Zircon's reputation has suffered of late due to the introduction of a diamond simulant. So for the record, zircon (zirconium silicate, ZrSiO4) is NOT the same material as the artificial gem material Cubic Zirconia (zirconium oxide, ZrO2). However with that in mind, zircon has been used as a diamond simulant both for innocent and nefarious reasons. Zircon resembles diamond in luster and fire and colorless zircons have been mistaken for diamonds by experienced jewelers. Zircon can make a very attractive and affordable gemstone. It is found in browns and greens but can be heat treated to beautiful blue and golden colors. Colorless material is produced in this way as well. Zircon is the December Birthstone.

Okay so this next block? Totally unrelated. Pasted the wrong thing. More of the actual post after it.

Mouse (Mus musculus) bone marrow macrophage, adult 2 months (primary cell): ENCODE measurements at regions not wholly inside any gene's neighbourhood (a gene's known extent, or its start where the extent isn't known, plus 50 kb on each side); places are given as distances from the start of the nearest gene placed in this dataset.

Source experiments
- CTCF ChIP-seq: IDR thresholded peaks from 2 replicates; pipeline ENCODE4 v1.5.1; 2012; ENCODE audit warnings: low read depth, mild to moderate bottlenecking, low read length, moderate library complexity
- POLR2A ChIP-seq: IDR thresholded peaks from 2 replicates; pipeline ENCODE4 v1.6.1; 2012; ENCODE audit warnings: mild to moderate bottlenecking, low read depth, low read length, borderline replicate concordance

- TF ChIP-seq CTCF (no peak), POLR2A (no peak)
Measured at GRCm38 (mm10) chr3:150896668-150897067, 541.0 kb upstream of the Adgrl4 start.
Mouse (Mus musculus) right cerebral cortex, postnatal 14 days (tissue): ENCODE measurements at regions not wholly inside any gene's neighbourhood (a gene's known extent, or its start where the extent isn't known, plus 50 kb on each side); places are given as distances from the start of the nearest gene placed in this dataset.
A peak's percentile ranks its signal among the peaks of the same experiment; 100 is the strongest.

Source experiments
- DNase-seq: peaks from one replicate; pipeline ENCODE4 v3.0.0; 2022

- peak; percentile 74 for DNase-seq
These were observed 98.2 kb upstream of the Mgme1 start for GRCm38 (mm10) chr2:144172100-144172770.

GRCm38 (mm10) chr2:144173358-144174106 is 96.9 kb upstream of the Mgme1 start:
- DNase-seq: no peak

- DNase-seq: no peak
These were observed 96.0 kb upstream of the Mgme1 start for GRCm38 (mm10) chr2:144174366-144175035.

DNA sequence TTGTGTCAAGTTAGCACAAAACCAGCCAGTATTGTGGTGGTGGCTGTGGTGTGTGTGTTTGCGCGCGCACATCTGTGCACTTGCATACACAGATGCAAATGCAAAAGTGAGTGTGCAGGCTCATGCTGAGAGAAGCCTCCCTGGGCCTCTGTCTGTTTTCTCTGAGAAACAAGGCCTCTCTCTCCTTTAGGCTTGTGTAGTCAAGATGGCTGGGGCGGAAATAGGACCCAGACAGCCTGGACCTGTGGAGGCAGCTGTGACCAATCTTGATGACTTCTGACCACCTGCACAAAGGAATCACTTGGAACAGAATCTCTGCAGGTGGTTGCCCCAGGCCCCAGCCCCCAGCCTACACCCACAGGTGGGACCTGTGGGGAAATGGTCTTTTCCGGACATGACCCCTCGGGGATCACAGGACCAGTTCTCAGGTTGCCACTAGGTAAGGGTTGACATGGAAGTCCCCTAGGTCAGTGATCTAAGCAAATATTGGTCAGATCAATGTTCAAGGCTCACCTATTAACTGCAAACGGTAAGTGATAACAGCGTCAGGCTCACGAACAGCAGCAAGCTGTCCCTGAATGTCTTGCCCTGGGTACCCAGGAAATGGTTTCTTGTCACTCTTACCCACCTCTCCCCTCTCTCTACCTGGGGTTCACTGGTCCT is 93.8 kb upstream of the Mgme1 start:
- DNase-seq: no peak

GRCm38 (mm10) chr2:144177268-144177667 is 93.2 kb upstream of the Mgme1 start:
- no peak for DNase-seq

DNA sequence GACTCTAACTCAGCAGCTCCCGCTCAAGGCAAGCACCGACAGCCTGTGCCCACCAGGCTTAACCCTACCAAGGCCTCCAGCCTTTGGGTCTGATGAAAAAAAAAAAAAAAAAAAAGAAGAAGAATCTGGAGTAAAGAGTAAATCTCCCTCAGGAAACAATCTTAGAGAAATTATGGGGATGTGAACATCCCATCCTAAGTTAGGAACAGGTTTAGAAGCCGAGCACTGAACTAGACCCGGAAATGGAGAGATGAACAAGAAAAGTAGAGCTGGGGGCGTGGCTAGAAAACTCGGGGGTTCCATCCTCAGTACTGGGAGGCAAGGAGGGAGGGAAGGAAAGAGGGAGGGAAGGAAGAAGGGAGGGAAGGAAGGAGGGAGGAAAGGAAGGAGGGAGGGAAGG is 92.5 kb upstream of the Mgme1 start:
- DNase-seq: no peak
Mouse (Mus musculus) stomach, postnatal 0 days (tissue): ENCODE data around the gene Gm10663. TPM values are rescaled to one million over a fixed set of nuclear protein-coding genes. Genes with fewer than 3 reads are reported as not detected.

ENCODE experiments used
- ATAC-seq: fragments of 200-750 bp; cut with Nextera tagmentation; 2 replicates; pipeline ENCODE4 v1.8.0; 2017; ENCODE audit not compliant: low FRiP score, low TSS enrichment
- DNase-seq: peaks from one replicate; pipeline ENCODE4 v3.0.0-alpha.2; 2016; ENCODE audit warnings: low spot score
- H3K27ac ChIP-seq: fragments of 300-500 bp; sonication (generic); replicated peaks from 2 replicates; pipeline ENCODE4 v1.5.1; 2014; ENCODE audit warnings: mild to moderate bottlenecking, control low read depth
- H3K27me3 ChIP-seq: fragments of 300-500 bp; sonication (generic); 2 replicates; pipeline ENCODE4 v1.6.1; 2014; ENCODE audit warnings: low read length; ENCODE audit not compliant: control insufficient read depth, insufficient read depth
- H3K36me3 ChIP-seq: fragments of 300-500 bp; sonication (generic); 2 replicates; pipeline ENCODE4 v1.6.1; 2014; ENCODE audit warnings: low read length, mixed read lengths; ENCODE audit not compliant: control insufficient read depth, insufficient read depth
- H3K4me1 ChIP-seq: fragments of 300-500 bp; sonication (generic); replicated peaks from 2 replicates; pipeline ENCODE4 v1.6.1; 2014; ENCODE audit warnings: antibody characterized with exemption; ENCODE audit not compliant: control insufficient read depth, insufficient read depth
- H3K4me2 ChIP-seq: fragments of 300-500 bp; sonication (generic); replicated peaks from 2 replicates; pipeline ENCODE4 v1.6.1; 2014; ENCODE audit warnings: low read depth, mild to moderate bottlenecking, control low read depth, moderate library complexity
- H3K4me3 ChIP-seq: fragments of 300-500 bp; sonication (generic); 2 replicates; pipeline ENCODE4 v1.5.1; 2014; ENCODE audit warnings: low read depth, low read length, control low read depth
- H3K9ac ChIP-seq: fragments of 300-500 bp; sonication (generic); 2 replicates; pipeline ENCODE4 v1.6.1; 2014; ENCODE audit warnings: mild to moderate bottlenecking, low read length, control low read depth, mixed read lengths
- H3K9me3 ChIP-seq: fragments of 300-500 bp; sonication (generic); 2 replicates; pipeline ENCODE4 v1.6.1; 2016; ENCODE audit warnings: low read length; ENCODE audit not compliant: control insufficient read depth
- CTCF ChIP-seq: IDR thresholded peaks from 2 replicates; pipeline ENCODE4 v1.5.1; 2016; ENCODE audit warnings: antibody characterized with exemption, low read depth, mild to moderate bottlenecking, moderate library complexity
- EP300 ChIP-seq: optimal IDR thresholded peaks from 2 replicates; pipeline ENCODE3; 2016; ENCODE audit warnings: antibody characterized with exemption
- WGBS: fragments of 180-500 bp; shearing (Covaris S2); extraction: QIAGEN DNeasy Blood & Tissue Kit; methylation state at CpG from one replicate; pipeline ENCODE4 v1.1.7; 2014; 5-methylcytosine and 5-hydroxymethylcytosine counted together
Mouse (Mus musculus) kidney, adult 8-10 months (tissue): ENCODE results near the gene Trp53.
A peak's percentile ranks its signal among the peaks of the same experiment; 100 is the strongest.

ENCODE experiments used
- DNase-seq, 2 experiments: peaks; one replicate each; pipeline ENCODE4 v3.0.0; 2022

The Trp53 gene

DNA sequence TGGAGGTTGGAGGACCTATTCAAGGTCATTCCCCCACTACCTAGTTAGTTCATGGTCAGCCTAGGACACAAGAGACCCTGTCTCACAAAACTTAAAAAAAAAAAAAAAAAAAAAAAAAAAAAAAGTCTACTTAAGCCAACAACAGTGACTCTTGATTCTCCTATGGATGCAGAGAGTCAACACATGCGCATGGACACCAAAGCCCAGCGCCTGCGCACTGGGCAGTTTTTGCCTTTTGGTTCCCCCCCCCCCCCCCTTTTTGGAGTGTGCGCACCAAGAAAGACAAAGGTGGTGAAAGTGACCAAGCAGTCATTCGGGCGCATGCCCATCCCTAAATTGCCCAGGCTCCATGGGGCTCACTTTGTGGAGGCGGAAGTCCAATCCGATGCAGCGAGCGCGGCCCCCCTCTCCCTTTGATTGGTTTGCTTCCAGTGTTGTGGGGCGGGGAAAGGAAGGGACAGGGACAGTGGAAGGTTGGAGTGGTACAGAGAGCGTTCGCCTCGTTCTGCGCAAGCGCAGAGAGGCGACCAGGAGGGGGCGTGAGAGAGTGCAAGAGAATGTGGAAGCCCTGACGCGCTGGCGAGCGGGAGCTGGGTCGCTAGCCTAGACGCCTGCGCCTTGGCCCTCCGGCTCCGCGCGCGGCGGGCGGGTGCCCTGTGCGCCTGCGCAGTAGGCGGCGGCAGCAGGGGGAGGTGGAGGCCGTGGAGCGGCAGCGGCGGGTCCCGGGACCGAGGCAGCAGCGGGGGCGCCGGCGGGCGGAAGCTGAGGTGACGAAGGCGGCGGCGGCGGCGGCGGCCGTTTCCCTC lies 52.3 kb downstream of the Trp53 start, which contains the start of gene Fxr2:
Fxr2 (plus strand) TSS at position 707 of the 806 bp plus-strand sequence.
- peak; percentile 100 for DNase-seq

As a mineral specimen, zircon is uncommon in most rock shops because attractive specimens are rare. However, fine specimens of well shaped zircons are available and are in demand. The typical simple crystal of zircon is a tetragonal prism terminated with four sided pyramids at each end. The prism may be lacking and the crystal can look octahedral. More complex crystals have faces of a less steeply inclined prism that taper the terminations. Also a secondary prism may truncate the primary prism by cutting off its edges and producing an octagonal cross-section through the crystal. There is even an eight sided pyramid (actually a ditetragonal dipyramid) that may modify the four sided pyramids. As you can see, zircon crystals can go from a very simple crystal to a rather complexly faceted form.